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Iraq's provincial elections show that the ground is shifting underneath the country's fledgling post-Saddam order. The grip on power exercised by pro-federalist groups - the Kurdish parties and the Islamic Supreme Council of Iraq ISCI - over the past six years is being loosened by an ad hoc coalition of forces that favour a strengthening of the central state.
Their standard bearer is Nouri al Maliki, the prime minister, whose appointment in resulted from a compromise when neither ISCI nor its Sadrist rivals were able to impose their own as head of government and whose convincing showing in the provincial polls has given the anti-federalists new momentum. Mr Maliki won in part because of a mixture of nationalist rhetoric and military moves that angered the Kurds as much as it pleased many ordinary Arab Iraqis.
With parliamentary elections on the horizon within a year, Mr Maliki's recipe of confronting the federalists will produce further tensions with the Kurds, who have enjoyed a rare period of peace at home and great influence in Baghdad. In the past year Mr Maliki launched a campaign to roll back Kurdish power - constitutional, institutional and territorial. In August he sent government forces into areas in the Diyala governorate claimed by the Kurds - disputed territories, according to the constitution, many of which contain oil or gas.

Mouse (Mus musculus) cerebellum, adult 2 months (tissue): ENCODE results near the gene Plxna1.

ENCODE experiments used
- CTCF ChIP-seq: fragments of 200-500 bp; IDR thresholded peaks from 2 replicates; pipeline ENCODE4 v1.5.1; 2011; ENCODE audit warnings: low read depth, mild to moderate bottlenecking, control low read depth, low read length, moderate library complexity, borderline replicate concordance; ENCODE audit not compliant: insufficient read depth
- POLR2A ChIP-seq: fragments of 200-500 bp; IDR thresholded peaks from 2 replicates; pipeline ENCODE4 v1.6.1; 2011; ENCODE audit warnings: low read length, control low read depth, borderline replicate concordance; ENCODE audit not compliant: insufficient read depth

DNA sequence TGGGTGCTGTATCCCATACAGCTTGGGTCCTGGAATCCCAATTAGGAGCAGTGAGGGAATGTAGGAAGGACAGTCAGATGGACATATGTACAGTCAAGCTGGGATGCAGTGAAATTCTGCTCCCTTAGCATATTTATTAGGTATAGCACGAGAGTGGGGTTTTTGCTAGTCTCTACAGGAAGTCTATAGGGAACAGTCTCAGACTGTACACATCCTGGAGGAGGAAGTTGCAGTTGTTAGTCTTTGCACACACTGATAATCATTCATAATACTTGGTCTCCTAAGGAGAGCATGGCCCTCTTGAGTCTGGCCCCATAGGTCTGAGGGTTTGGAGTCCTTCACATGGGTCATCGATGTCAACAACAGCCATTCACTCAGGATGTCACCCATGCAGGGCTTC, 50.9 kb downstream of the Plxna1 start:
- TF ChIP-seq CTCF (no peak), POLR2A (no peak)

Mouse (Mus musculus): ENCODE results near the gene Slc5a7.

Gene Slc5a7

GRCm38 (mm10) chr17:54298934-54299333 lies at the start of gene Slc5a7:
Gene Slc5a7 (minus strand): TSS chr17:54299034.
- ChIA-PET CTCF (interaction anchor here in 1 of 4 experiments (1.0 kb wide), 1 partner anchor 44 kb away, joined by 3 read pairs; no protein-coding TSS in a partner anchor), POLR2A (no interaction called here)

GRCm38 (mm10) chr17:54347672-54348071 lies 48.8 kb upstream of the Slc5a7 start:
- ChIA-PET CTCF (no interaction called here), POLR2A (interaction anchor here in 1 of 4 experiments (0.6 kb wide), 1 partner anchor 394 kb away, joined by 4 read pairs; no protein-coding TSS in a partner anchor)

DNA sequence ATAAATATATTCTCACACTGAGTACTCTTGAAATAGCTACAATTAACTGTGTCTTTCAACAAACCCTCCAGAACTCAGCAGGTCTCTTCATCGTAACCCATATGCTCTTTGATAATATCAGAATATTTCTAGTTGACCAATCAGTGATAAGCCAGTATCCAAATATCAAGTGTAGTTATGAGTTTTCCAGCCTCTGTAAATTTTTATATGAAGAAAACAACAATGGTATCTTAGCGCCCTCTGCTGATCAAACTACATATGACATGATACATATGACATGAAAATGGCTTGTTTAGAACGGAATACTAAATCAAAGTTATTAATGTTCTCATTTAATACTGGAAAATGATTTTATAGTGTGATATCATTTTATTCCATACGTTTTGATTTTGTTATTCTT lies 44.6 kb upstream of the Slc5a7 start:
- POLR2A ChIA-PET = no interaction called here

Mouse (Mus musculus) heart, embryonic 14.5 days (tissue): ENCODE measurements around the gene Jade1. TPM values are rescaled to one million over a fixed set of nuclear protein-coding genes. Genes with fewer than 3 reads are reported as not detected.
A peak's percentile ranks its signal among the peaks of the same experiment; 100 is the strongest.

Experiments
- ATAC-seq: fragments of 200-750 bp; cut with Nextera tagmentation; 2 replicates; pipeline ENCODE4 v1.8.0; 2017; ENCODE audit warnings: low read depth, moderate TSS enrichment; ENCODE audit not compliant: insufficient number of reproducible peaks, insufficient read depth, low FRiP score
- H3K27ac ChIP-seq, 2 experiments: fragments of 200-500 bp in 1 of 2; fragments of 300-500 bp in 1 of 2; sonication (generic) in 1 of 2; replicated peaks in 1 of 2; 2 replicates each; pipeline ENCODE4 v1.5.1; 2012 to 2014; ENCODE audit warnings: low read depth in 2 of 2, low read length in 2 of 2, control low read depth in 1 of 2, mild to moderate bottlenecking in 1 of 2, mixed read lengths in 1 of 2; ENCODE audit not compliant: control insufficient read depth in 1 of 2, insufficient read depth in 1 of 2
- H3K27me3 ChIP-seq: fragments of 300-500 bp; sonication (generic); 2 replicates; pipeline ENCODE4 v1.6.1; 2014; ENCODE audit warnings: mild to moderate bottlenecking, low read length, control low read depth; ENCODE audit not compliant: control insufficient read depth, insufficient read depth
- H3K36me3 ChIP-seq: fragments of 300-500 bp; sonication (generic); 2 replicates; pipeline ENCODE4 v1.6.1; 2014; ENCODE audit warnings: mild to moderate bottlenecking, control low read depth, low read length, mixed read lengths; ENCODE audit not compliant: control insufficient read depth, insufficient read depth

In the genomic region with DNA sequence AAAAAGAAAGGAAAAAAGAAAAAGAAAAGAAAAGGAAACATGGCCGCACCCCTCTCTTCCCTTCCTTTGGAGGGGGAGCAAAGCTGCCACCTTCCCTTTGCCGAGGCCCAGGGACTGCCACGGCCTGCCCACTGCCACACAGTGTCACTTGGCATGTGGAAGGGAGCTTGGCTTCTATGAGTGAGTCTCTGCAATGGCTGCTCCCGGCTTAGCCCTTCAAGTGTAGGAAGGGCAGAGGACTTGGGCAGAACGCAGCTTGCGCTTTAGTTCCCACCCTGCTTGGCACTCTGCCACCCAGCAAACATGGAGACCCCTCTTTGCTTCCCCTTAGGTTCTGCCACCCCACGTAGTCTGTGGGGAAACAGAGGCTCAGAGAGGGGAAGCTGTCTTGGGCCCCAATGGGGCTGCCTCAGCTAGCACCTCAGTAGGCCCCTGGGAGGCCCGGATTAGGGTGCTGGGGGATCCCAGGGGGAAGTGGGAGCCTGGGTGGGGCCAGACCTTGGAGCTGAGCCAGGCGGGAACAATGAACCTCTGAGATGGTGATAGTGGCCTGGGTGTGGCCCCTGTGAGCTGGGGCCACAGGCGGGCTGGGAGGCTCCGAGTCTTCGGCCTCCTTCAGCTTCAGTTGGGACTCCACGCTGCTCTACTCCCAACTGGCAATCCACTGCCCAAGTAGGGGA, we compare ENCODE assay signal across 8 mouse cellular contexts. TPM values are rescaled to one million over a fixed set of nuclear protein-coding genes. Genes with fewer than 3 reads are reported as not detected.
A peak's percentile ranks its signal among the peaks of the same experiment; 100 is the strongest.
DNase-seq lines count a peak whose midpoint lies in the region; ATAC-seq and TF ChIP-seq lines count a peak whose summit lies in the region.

They pushed Kurdish security agencies out of three sub-districts then reached a compromise over Khanaqin, a preponderantly Kurdish district town. Local police, not the Iraqi army or Kurdish regional forces, were placed in charge, both sides knowing full well that the local police consist mainly of Kurds. Kurdish leaders seethed, fearing that the Khanaqin operation would be a prelude for similar manoeuvres in Kirkuk - the ultimate prize, given its vast riches in oil and gas.
Soon Mr Maliki began rotating Kurdish military officers out of the north, where their presence in army units had helped Kurdish efforts to bring disputed areas into the Kurdistan region. Potentially facing charges of mutiny, the Kurds yielded, but their rage continued to build. Then matters burst into the open with a public spat between Mr Maliki and the president of the Kurdistan region, Masoud Barzani, over the federalism issue and amendments to the constitution.